IBM Scientists "Waltz" Closer to Using Spintronics in Computing
Researchers from IBM Research and the university ETH, both based in Zurich have revealed their first ever direct mapping of information of a persistent spin helix in a semiconductor with the aim of using electron spins for storing, transporting and processing information.
Till date, whether or not electron spins possessed the capability to preserve the encoded information long enough before rotating remained a mystery. But the latest discovery shows that synchronizing electrons extends the spin lifetime of the electron by 30 times to 1.1 nanoseconds -- the same time it takes for an existing 1 GHz processor to cycle.
This new technique is limited as the semiconductor dimensions continue to shrink to the point where the flow of electrons can no longer be controlled. Spintronics could overcome this approaching gridlock by harnessing the spin of electrons instead of their charge.
This new understanding in spintronics not only gives scientists unprecedented control over the magnetic movements inside devices but also opens new possibilities for creating more energy efficient electronics.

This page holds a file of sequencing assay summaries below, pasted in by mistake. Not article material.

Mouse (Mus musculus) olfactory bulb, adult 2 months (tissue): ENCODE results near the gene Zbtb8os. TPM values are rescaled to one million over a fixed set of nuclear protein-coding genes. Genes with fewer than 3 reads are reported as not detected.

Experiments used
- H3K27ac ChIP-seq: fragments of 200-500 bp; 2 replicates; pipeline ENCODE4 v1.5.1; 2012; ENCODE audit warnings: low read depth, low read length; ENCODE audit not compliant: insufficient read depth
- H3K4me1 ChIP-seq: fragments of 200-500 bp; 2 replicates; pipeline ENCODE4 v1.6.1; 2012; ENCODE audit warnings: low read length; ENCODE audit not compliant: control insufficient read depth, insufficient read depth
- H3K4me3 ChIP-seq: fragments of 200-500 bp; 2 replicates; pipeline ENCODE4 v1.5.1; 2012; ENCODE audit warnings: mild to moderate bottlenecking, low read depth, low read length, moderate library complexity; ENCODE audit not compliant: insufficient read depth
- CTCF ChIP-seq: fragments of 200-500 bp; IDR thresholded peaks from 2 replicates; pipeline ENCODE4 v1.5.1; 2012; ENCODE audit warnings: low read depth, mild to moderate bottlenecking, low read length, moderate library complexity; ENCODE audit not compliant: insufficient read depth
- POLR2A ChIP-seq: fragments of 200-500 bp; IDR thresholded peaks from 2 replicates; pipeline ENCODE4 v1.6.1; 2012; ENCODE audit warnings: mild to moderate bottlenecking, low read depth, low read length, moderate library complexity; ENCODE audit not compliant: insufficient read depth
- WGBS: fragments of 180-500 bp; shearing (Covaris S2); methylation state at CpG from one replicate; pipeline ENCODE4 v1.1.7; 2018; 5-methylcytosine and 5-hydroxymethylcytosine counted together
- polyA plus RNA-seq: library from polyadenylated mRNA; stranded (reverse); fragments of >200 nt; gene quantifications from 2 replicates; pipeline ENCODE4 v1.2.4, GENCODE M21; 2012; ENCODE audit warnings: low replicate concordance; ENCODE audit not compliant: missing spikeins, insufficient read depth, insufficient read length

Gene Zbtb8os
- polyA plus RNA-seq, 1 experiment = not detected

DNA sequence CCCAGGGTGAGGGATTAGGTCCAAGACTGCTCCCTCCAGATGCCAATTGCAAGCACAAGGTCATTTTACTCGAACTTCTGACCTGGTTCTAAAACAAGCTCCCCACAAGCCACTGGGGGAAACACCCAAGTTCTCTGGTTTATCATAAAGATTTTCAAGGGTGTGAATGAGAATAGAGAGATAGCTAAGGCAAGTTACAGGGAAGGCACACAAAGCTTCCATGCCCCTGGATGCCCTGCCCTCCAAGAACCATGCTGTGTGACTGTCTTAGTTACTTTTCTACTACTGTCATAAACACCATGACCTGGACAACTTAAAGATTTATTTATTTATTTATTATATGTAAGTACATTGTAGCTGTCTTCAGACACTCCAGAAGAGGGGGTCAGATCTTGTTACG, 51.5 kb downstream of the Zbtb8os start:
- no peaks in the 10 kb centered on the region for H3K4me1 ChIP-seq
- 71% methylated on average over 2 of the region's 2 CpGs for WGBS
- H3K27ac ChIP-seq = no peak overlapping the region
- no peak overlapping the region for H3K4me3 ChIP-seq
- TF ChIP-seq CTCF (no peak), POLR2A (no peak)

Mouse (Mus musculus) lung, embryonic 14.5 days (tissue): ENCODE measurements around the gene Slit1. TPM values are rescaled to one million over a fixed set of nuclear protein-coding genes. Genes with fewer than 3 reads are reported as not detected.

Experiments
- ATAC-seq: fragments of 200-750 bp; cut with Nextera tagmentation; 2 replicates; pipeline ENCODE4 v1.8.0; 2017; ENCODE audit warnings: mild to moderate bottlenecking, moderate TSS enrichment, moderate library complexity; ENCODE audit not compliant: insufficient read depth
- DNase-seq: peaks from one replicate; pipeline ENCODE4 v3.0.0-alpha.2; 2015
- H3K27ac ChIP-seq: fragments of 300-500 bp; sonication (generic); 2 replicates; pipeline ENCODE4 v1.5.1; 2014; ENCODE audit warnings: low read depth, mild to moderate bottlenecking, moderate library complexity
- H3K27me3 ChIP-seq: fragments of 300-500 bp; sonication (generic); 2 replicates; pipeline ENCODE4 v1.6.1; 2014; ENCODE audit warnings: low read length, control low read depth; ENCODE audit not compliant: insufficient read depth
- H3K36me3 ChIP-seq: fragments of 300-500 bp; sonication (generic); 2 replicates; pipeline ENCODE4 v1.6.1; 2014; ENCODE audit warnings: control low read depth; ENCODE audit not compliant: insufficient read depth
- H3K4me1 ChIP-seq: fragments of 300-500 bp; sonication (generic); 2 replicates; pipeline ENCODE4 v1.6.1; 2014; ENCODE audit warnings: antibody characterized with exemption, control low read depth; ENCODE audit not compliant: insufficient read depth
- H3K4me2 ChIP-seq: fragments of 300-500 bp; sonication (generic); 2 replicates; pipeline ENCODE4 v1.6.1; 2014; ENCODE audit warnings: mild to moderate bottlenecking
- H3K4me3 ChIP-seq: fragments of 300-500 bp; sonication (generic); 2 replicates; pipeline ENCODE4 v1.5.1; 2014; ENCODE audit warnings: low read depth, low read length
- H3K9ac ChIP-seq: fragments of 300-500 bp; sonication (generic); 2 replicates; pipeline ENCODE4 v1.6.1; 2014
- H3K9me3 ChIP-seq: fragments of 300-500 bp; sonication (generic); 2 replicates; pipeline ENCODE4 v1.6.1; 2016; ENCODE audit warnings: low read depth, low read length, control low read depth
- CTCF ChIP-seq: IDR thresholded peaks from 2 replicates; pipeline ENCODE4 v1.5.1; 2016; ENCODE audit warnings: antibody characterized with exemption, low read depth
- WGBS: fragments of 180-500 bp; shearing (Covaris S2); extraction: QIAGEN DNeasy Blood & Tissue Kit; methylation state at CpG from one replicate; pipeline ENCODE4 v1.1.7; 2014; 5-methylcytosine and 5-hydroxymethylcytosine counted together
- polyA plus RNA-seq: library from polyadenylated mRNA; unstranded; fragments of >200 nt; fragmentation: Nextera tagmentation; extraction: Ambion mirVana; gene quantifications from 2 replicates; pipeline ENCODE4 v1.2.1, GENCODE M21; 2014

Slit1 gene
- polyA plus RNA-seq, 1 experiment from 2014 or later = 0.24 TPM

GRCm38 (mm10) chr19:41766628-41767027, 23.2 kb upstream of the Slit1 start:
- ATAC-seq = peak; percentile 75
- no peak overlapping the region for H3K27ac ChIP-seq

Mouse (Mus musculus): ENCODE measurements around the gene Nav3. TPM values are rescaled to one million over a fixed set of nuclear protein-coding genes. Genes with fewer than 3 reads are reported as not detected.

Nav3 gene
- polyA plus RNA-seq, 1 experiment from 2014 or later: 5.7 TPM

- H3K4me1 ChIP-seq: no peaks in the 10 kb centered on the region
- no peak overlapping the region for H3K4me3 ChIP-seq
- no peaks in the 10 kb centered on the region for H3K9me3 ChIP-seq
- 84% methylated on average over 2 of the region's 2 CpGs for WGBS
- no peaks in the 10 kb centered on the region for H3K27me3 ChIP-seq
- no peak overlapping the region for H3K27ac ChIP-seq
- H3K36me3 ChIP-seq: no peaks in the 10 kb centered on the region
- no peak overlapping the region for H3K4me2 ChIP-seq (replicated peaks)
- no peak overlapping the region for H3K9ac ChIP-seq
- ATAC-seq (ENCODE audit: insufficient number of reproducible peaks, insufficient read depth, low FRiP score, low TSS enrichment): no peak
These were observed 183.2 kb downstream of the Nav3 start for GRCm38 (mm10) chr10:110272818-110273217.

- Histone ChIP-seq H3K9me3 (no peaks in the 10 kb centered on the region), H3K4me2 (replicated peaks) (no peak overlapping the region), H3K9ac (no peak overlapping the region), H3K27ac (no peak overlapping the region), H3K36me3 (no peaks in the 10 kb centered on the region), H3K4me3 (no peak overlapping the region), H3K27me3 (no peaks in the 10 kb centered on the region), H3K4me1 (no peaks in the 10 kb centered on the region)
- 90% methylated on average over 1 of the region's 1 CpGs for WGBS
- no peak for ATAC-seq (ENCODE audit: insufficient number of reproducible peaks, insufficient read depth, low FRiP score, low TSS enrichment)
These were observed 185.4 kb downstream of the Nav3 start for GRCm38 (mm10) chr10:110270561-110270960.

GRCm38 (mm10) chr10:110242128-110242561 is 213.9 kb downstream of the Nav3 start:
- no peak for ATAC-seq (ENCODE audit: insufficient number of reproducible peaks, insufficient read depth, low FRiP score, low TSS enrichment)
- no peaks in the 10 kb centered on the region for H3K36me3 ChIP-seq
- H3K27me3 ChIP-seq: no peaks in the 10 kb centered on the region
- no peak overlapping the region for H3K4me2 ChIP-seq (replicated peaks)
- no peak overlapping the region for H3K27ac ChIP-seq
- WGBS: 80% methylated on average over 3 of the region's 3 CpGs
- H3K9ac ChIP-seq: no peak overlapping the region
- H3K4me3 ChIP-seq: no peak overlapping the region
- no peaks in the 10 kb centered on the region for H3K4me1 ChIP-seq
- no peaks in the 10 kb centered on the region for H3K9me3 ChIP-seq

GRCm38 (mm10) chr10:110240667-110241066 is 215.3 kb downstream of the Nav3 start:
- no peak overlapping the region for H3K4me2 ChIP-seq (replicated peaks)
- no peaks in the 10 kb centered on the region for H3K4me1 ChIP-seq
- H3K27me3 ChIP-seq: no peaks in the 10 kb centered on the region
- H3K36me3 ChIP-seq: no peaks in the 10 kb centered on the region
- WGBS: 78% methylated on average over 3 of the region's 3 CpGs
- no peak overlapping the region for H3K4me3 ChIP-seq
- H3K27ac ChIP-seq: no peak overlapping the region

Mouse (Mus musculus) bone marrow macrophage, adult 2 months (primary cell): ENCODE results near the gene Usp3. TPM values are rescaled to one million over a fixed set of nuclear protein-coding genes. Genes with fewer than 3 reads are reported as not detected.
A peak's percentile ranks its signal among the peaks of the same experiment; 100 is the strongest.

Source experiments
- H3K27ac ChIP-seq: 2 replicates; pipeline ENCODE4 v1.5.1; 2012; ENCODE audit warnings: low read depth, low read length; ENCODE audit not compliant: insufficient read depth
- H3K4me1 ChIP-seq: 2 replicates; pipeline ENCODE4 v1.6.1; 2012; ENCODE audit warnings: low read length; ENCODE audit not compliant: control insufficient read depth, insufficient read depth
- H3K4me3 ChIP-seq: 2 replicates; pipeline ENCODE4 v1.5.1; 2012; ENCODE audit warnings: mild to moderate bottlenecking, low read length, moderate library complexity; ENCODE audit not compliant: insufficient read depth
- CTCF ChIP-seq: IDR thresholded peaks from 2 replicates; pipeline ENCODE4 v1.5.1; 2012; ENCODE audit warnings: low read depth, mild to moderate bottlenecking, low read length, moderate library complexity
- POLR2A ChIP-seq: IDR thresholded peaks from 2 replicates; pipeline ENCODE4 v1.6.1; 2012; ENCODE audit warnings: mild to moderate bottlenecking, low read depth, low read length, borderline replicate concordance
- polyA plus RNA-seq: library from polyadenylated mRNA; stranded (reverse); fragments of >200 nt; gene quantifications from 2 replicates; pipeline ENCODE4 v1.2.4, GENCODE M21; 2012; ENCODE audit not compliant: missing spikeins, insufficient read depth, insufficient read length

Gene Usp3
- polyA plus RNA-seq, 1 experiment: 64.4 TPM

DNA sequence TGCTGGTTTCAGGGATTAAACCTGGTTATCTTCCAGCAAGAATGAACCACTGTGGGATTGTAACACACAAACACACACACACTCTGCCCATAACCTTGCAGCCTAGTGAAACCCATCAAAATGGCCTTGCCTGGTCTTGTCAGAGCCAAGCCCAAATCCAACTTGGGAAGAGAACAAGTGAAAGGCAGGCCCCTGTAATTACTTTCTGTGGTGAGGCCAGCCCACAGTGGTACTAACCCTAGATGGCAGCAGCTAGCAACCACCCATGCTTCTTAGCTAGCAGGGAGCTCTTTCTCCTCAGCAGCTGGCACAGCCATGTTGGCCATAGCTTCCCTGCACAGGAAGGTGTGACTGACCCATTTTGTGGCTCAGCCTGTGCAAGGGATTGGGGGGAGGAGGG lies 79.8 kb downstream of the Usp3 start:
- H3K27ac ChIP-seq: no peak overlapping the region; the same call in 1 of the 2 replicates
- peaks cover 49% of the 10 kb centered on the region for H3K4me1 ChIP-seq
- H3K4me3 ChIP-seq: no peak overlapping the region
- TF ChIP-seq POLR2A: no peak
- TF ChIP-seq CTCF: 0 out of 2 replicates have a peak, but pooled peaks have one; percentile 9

The concept of locking the spin rotation was originally proposed in theory back in 2003 and since that time some experiments have even found indications of such locking, but until now it had never been directly observed.
IBM scientists imaged the synchronous 'waltz' of the electron spins by using a time-resolved scanning microscope technique. The semiconductor material called gallium arsenide (GaAs) was produced by scientists at ETH Zurich who are known as world-experts in growing ultra-clean and atomically precise semiconductor structures. GaAs is a III/V semiconductor commonly used in the manufacture of devices such as integrated circuits, infrared light-emitting diodes and highly efficient solar cells.
The scientific paper entitled "Direct mapping of the formation of a persistent spin helix" by M.P. Walser, C. Reichl, W. Wegscheider and G. Salis was published online in Nature Physics,